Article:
Analogically, we can find the amplitude and the phase shift for CR circuit. The first step is to evaluate the general formula for output voltage:
V₂ = Z₂ / (Z₁ + Z₂) * V₁ = R / (R + 1 / (jωC)) * V₁ = jωRC / (jωRC + 1) * V₁.
Its amplitude can be worked out as:
|V₂| = |jωRC / (jωRC + 1) * V₁| = ωRC / √((ωRC)² + 1) * |V₁|,
and the phase shift is given as:
Δφ = atan(1 / ωRC).
This time we can see that if the frequency tends towards 0, the same happens to the amplitude of
V₂, and, for high values of
ω, it remains the same as the input voltage. The conclusion is that CR can be treated as a high pass filter.
RL and LR filters
Circuits containing resistant and inductive elements aren't much different from RC and CR ones when it comes to calculations, but it's worth repeating each step to realize all the subtle differences.
In case of RL filter we can start, as usual, with the general formula of voltage divider:
V₂ = Z₂ / (Z₁ + Z₂) * V₁ = jωL / (R + jωL) * V₁.
To find the amplitude of the output voltage, we need to estimate the module of that value:
|V₂| = |jωL / (R + jωL) * V₁| = ωL / √(R² + (ωL)²) * |V₁|,
and its phase shift is:
Δφ = atan(R / ωL).
For an LR divider, we just replace these elements, so the voltage divider equation results in:
V₂ = Z₂ / (Z₁ + Z₂) * V₁ = R / (R + jωL) * V₁.
Once again, we can determine the amplitude of the output voltage and the phase shift:
|V₂| = |R / (R + jωL) * V₁| = R / √(R² + (ωL)²) * |V₁|,
Δφ = atan(-ωL / R).
Take a look at the outcomes; the
V₂ amplitude for RL filter is very similar to CR, and that of LR resembles the voltage amplitude of RC. So do their phase shifts. It's a very valuable outcome because it turns out that RC and RL filters can be used interchangeably when designed in an appropriate configuration, and the values of conductance and inductance are adequately adjusted. It's especially useful for circuits which have to be resized to the nanometer scale since the application of really small capacitors is much easier than having to create tiny coils.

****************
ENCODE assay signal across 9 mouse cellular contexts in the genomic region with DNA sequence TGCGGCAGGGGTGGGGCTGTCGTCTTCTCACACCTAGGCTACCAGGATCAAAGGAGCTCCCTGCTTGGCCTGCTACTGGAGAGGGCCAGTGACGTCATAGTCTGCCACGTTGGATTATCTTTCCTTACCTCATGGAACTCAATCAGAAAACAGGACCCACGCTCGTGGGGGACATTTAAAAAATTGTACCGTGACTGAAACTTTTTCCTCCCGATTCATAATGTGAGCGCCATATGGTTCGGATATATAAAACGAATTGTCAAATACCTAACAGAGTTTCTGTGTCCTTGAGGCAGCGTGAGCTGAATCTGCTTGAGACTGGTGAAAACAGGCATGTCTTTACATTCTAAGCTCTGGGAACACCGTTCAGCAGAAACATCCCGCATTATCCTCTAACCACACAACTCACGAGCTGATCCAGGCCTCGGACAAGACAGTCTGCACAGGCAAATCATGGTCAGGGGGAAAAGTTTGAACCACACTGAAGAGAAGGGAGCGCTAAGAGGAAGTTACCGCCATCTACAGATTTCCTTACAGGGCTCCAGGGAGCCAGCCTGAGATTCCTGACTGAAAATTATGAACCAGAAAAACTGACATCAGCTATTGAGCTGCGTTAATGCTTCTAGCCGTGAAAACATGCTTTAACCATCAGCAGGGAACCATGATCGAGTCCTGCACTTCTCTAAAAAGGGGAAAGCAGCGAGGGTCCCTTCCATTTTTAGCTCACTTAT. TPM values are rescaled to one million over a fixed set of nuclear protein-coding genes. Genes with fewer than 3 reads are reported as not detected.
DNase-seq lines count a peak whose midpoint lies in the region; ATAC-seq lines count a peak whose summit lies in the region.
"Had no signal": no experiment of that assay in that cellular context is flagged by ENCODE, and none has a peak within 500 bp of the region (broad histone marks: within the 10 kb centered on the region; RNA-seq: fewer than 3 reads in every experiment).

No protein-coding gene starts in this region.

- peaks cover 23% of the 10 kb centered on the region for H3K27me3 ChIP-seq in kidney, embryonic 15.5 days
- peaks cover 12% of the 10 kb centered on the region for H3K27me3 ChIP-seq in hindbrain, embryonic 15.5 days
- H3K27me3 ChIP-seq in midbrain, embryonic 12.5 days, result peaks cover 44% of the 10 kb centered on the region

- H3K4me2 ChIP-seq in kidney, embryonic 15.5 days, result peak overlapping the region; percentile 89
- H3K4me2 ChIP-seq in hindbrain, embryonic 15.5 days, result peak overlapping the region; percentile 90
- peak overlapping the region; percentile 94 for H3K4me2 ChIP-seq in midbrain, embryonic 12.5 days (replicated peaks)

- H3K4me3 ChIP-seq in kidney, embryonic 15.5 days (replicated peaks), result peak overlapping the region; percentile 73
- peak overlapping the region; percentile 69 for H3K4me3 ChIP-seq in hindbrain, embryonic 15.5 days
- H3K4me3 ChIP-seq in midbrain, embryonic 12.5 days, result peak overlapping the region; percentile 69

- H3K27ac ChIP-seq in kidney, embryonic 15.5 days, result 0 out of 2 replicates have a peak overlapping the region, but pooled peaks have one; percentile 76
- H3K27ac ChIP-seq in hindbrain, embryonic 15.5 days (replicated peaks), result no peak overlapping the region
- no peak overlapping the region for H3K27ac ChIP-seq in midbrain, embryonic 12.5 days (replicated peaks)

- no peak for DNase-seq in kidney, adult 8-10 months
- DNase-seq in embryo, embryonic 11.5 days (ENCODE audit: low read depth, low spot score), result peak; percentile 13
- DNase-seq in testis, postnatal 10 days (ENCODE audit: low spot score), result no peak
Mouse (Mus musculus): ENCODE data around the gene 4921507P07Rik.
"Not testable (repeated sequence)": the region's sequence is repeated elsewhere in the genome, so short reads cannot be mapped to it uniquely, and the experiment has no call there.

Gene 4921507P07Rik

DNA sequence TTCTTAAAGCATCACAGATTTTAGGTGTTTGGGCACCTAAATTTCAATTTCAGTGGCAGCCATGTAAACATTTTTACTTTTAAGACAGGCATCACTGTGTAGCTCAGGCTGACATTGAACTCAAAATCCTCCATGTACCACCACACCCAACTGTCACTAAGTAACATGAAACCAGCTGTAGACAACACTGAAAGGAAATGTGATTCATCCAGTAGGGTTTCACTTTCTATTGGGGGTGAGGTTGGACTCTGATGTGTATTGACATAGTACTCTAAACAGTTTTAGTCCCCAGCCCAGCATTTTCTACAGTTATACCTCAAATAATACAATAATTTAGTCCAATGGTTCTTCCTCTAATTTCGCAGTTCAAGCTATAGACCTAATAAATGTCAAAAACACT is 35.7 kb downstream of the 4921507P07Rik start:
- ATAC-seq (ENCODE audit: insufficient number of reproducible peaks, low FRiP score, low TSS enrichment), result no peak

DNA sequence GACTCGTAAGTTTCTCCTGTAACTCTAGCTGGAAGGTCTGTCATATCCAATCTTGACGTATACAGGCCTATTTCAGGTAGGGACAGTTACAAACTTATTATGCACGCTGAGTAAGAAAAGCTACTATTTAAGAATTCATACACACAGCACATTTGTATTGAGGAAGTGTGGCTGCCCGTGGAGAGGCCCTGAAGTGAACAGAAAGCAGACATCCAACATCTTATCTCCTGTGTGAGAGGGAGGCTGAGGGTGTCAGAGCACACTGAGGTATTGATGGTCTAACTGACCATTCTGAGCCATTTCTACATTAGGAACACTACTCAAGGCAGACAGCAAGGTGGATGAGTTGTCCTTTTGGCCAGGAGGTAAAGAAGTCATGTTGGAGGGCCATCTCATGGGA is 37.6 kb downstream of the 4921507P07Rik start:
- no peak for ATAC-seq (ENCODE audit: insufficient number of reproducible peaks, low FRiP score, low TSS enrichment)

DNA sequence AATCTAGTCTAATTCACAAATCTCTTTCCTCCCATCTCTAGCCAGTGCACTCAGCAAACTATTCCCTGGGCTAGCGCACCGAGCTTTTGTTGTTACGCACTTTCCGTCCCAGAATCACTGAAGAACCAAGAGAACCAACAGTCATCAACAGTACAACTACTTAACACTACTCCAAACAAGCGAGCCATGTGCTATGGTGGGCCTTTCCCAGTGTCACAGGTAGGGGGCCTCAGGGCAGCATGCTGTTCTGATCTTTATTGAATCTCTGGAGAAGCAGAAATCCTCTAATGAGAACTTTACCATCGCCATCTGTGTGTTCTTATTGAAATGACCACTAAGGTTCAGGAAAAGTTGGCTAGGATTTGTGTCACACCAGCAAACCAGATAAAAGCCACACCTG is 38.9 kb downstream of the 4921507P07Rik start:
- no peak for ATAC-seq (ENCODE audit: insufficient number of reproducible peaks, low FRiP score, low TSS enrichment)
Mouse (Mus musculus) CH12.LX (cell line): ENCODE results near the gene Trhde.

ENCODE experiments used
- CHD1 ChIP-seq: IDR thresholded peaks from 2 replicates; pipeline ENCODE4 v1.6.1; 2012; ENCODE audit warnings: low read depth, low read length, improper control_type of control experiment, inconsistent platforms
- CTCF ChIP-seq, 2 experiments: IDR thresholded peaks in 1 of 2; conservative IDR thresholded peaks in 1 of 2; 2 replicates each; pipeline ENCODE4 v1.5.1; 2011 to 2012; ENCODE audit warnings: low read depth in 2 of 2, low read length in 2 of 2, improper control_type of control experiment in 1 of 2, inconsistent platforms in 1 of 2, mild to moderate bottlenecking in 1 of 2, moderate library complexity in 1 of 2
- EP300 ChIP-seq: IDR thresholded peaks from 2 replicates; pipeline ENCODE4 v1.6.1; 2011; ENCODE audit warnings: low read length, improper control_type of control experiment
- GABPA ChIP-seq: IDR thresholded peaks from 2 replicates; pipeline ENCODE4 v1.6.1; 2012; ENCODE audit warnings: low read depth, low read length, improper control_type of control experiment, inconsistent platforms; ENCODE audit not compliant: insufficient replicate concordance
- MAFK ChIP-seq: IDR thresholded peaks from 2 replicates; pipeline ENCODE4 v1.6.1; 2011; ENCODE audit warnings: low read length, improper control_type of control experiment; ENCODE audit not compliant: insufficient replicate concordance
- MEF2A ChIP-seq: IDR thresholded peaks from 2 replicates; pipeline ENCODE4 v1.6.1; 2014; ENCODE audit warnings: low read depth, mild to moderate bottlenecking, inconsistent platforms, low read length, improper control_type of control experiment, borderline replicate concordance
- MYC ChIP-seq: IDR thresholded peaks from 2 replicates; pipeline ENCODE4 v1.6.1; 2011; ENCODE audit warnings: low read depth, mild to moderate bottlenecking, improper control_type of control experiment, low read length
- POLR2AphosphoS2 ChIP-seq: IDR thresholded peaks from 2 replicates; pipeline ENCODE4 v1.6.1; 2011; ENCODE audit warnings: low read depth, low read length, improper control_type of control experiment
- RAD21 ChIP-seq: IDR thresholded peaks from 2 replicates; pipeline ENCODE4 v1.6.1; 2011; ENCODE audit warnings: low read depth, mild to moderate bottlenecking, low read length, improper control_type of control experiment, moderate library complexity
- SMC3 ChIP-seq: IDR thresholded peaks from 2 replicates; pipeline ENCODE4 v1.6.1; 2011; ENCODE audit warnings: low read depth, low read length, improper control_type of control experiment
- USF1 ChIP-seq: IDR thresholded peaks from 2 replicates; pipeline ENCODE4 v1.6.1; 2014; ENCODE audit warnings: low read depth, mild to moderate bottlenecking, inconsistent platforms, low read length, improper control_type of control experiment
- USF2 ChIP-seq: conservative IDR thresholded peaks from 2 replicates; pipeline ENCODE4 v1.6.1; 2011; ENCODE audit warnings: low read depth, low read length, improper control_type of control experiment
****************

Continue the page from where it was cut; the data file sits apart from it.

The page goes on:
Anyway, if you have any trouble with calculating the properties of the output signal, you can always come back to these chapters, or you can just try our voltage divider calculator! Choose a suitable option, and the result will be displayed instantly.
Several passive filters have been described above, but voltage divider rule can also be applied with active ones.
CL and LC as resonant circuits
We could perform the same calculations for CL and LC systems, however, some ridiculous outcomes may occur if we simply apply the voltage divider rule. We can cause the amplitude of the output voltage can go into infinity! This is caused by the fact that the connected LC elements are sometimes called resonant circuits. They are used for generating and receiving radio waves, which is most efficient at a resonant frequency, given as:
ω = 1/√(L * C).
In a more realistic picture, we have to consider also some non-zero resistance, so the problem of the resonat circuits is described in the RLC circuit calculator.
Usage of a voltage divider in more complex circuits
What we have already done shows how voltage dividers work for the simplest systems possible. You can obviously imagine that in real life they are used practically nowhere, and, generally, more sophisticated circuits are applied. However, all of the results obtained above can be helpful while simplifying more complex ones. For instance, whenever you can spot resistors in either series or juxtaposed parallel you can treat them as a single resistance. Similarly, capacitors and solenoids work in much the same way. For mixed components, it is evaluated in practically the same way, but we have to take into account impedances
Z instead of
Application of voltage divider
One of the most commonly used devices which works thanks to the concept of the voltage divider is a potentiometer. Another word describing this element is a rheostat. They are usually made out of only resistive components. We can distinguish between both analog and digital ones, but, in any case, the resistance can be set with high precision. Some of the most popular types of potentiometer are slide pots, trimpots, or thumb pots, and these vary by size and structure. The key element is a sliding contact, making the adjustment of the output resistance possible.
High voltage measurement devices - It turns out that it is possible to measure high voltages even if the direct measurement can be destructive for the device. In that case, it's convenient to use the voltage divider in order to lower the voltage to a safe region. For exceptionally high voltages (let's say above 100 kV) it is better to use capacitive instead of resistive ones.